- An additional twenty-four members of GRAPO arrested, leaving the group with a remaining active base of less than twenty members.
PHILOSOPHY AND TACTICS
The First of October Anti-Fascist Resistance Group seeks to overthrow the Spanish parliamentary monarchy with a self-styled, Marxist-Leninist state. The group also employs Maoist influences of peasant rebellion in its ideology. In addition to the creation of a communist state in Spain, the group seeks to purge Spain of U.S. influences, which entails the removal of all U.S. military bases and personnel from the state. GRAPO also desires the withdrawal of Spain from NATO. To reach these goals, the group employs the tactics of kidnappings, assassinations, and bombings. GRAPO specifically targets police for killings and targets political and economic sites for bombings. The group has hit French and U.S. businesses, the Madrid Stock Exchange, the Economic Ministry, and Constitutional Courts. The group funds its activities through robberies and kidnappings, such as the 1995 kidnapping of businessman Publio Cordon. The group has also developed ties with other organizations such as the German Red Army Faction, the Red Brigades, and Irish Republic terrorists.
Since its formation in 1975, GRAPO has operated within Europe. As a result, the group has become sought after by both the Spanish and French governments. In 2001, GRAPO was identified as a terrorist organization by the U.S. through Executive Order 13224. By 2004, much of its membership was imprisoned for their activities with the organization. However, the Center for Defense Information states, "Although GRAPO lacks the popular support of other terrorist organizations in Spain (such as the Basque Fatherland and Liberty, or ETA), it still remains a threat to the Spanish government and the United States." In 2003, the Spanish government outlawed both GRAPO and the Communist Party of Spain-Reconstituted, identifying the two organizations as a single unit for the first time.
First of October Antifascist Resistance Group (GRAPO) Grupo de Resistencia Anti-Fascista Primero de Octubre
GRAPO was formed in 1975 as the armed wing of the illegal Communist Party of Spain during the Franco era. Advocates the overthrow of the Spanish Government and its replacement with a Marxist-Leninist regime. GRAPO is vehemently anti-American, seeks the removal of all U.S. military forces from Spanish territory, and has conducted and attempted several attacks against US targets since 1977. The group issued a communiqué following the September 11, 2001, attacks in the United States, expressing its satisfaction that "symbols of imperialist power" were decimated and affirming that "the war" has only just begun. Designated under EO 13224 in December 2001.
GRAPO did not mount a successful terrorist operation in 2004, marking the third consecutive year without an attack. The group suffered more setbacks in 2004, with several members and sympathizers arrested and sentences upheld or handed down in April in the appellate case for GRAPO militants arrested in Paris in 2000. GRAPO has killed more than ninety persons and injured more than 200 since its formation. The group's operations traditionally have been designed to cause material damage and gain publicity rather than inflict casualties, but the terrorists have conducted lethal bombings and close-range assassinations.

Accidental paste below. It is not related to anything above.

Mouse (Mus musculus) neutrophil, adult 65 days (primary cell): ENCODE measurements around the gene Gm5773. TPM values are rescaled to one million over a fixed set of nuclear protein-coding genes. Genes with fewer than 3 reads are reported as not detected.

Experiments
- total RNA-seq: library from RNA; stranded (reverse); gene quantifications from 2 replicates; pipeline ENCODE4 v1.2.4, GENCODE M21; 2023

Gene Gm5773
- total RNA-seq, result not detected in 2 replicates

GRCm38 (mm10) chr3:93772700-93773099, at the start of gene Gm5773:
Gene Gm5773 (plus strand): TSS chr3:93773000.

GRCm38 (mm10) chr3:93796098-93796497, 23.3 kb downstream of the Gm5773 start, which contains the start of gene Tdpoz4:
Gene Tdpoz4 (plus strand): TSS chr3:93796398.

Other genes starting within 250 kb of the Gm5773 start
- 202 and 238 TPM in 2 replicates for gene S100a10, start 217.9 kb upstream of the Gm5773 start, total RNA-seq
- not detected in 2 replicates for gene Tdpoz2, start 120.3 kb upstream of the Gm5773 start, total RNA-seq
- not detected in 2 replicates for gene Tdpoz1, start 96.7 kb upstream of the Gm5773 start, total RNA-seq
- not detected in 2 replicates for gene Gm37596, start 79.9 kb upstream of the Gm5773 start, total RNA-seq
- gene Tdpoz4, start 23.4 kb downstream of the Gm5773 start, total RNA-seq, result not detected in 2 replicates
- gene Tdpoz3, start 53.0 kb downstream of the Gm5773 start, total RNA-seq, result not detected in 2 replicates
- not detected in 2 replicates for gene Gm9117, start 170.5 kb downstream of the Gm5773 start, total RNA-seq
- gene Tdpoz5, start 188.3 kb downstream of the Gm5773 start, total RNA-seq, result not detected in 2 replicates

Fewer than two dozen activists remain. Police have made periodic large-scale arrests of GRAPO members, crippling the organization and forcing it into lengthy rebuilding periods. In 2002, Spanish and French authorities arrested twenty-two suspected members, including some of the group's reconstituted leadership. More members were arrested throughout 2003 and 2004.
LOCATION/AREA OF OPERATION
Source: U.S. Department of State. Country Reports on Terrorism. Washington, D.C., 2004.
In 1975, Spain emerged from the dictatorship of Generalissimo Francisco Franco and began the process of moving toward a democracy. During this time, Juan Carlos Delgado de Codex formed the First of October Anti-Fascist Resistance Group. The objective of the organization was the creation of a communist state, one that adheres to Marxist-Leninist ideology. As the organization flourished during the last few decades, the group has claimed responsibility for attacks on police, business, and government installations that have resulted in over 200 people injured and the deaths of eighty-two people. By 2004, the majority of its active members had been imprisoned by either French or Spanish authorities. As such, the group's membership is presumed to be less than twenty, rendering it largely inactive.
Center for Defense Information. "In the Spotlight: First of October Anti-Fascist Resistance Group." 〈http://www.cdi.org/program/document.cfm?DocumentID=2873&from_page=../index.cfm〉 (accessed October 15, 2005).
CNN World Edition Online. "Spanish Terror Suspects Arrested." 〈http://edition.cnn.com/2000/WORLD/europe/11/09/france.grapo/〉 (accessed October 15, 2005).
MIPT: Terror Knowledge Base. "First of October Antifascist Resistance Group." 〈http://www.tkb.org/Incident.jsp?incID=13139〉 (accessed October 15, 2005).
Overseas Security Advisory Council. "First of October Antifascist Resistance Group (GRAPO)." 〈http://www.ds-osac.org/Groups/group.cfm?contentID=1312〉 (accessed October 15, 2005).
"First of October Anti-fascist Resistance Group." Extremist Groups: Information for Students. . Encyclopedia.com. (January 21, 2019). https://www.encyclopedia.com/politics/legal-and-political-magazines/first-october-anti-fascist-resistance-group
"First of October Anti-fascist Resistance Group." Extremist Groups: Information for Students. . Retrieved January 21, 2019 from Encyclopedia.com: https://www.encyclopedia.com/politics/legal-and-political-magazines/first-october-anti-fascist-resistance-group